Colamarino Seizes The Opportunity

When top prospect Daric Barton was promoted to Oakland after the first round of the PCL playoffs, many Sacramento River Cats' fans worried about how the River Cats would do without their best hitter. As it turned out, Sacramento didn't miss a beat, as Brant Colamarino filled-in for Barton and hit .385 in the Championship series. Steve Holley spoke to Colamarino last week about his call-up.

METAIRIE, La. – Brant Colamarino was enjoying a quiet early September Sunday at home with his family. His favorite football team, the Pittsburgh Steelers, was playing on TV. In the backyard was a family cookout, complete with the usual assortment of barbecue, beans, potato salad and a few beers on display. Good times were being had by all.

It all seemed so typical: the food, the beer, the Steelers using the arch-rival Cleveland Browns as their perennial punching bag.

Most appetizing of all was not the food Colamarino and his family had been enjoying, nor the 35-7 beat-down put on by the Steelers.

Rather, it was the telephone call that came during the midst of it all.

It was Sacramento River Cats manager Tony DeFrancesco, calling with good news. Colamarino, a 26-year-old first baseman who had hit .241 in 101 games with Double-A Midland, was going to Triple-A.

"Tony called and said, 'We need you,'" recalled Colamarino.

Colamarino responded to the call. He joined the River Cats the next day in New Orleans for the start of the Pacific Coast League Championship Series and would hit .385 (5-for-13) in three games during the series.

Three games was all the 'Cats would need to win their third PCL Championship – all in the past five years – as the Oakland A's Triple-A affiliate since moving to Sacramento from Vancouver in 2000.

Colamarino was surprised by the call.

"I had no idea that I was going to be called up," he said prior to Game 2 of the series in New Orleans.

That was partially because of the down year Colamarino had had in Double-A after batting .285 with 17 home runs and a career-high 91 RBIs the previous season in the Texas League.

The other part was that Colamarino had been nursing a sore elbow that he sustained during the final week of the season with Midland.

The sore elbow stemmed from a game against the Frisco RoughRiders in late August in which Colamarino was hit by a pitch in the fourth inning.

"I swung at a pitch," he described. "I thought it was a fastball and was trying to get back inside of it. It was actually a slider and caught my right elbow in the wrong position. I felt a little pull and a little tweak in it."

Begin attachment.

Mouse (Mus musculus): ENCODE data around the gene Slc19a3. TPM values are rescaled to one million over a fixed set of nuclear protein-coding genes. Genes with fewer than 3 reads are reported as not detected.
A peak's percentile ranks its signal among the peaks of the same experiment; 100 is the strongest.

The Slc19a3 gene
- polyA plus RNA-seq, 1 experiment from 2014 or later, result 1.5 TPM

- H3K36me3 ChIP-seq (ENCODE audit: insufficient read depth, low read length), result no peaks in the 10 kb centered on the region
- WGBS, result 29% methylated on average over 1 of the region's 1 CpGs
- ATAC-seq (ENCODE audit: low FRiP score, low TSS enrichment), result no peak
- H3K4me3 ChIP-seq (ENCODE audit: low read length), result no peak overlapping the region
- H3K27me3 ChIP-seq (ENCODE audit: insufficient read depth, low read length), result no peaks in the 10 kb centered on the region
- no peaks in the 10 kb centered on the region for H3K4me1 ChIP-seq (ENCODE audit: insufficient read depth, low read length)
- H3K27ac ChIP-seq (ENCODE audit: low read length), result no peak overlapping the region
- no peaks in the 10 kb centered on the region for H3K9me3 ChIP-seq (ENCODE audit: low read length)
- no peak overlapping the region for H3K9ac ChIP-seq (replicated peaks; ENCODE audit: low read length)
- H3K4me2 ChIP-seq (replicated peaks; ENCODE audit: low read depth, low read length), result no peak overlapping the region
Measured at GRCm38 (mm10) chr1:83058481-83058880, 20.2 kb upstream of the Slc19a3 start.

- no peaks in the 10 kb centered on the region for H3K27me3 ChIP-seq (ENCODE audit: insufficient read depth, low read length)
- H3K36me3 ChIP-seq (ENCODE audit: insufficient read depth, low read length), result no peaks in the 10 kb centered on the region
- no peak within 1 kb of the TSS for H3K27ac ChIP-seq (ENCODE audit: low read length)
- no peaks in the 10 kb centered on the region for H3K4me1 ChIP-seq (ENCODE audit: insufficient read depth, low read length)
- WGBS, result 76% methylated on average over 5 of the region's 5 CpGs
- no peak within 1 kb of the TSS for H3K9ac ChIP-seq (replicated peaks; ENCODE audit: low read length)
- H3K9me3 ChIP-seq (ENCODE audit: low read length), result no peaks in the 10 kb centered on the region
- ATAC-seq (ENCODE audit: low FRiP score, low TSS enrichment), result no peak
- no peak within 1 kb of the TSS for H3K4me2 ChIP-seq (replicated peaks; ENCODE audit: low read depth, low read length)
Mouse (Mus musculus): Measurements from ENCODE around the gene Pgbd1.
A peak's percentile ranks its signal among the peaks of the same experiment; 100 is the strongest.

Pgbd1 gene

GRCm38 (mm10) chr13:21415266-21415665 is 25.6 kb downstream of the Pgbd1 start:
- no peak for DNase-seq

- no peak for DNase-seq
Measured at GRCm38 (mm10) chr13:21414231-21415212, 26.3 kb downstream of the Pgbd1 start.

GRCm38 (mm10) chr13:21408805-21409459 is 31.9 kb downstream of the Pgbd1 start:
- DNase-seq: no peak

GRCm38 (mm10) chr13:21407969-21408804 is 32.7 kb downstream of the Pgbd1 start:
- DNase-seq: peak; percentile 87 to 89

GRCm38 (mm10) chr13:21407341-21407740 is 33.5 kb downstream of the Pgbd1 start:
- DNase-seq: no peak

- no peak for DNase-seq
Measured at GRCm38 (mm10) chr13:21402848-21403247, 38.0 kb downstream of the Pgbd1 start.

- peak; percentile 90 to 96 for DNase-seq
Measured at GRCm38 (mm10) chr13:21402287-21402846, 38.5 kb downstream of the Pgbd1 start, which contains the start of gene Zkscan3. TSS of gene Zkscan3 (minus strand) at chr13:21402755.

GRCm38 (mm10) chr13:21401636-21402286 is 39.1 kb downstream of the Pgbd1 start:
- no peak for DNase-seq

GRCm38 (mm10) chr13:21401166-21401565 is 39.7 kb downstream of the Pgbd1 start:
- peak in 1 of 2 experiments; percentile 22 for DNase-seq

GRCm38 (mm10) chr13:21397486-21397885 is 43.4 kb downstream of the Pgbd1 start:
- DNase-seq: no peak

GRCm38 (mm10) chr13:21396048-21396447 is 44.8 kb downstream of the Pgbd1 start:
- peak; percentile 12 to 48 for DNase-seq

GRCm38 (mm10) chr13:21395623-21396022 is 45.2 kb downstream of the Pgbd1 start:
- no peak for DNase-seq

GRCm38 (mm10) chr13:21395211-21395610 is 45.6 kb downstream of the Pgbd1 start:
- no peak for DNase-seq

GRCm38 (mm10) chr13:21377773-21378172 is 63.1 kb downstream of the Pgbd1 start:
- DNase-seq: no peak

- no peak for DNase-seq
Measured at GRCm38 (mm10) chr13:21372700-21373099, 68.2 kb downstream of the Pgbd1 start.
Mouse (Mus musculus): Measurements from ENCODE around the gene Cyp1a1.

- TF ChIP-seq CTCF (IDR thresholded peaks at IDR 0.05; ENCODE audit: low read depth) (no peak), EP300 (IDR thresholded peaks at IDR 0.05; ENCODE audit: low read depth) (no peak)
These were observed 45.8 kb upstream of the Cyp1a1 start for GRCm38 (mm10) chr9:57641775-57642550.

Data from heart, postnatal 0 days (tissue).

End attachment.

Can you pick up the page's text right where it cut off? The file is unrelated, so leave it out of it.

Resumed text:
"I hadn't seen a pitch in almost two weeks (afterward)," he said.

Just because Colamarino was hurting did not mean he was giving up.

Both physically and mentally, he kept himself in fine shape as the season wound to a close in Midland.

Given the call he would receive a few days later, he was sure glad he did.

"It's a grind, but you can never give up," Colamarino said, "especially when you're at such a level as Double-A. If I'd given up with a week left in the season or two weeks and then gotten a call here, I'd have been in trouble."

Instead, with the pain in his elbow behind him, Colamarino would make the most of his tenure with Sacramento. He hit safely in all three games against New Orleans pitching, picking up back-to-back multi-hit games.

DeFrancesco couldn't have been more pleased with the addition of Colamarino or his gaudy numbers during the series.

"We're sure glad to have him," DeFrancesco said.

Having the success that Colamarino found with Sacramento gives the infielder a positive outlook heading into next year.

He said he viewed the unscripted call-up to Sacramento as a fresh start rather than just the continuation of a down year at Midland.

Now Colamarino has one game left with Sacramento before it's time to head back home. The River Cats will face the International League champion Richmond Braves Tuesday at 5 p.m. PDT in the Triple-A Championship Game, the "Bricktown Showdown," which can be seen on ESPN2.

"I've always worked hard and figured that as long as I did, good things will happen," Colamarino said.

They are at the moment anyway.

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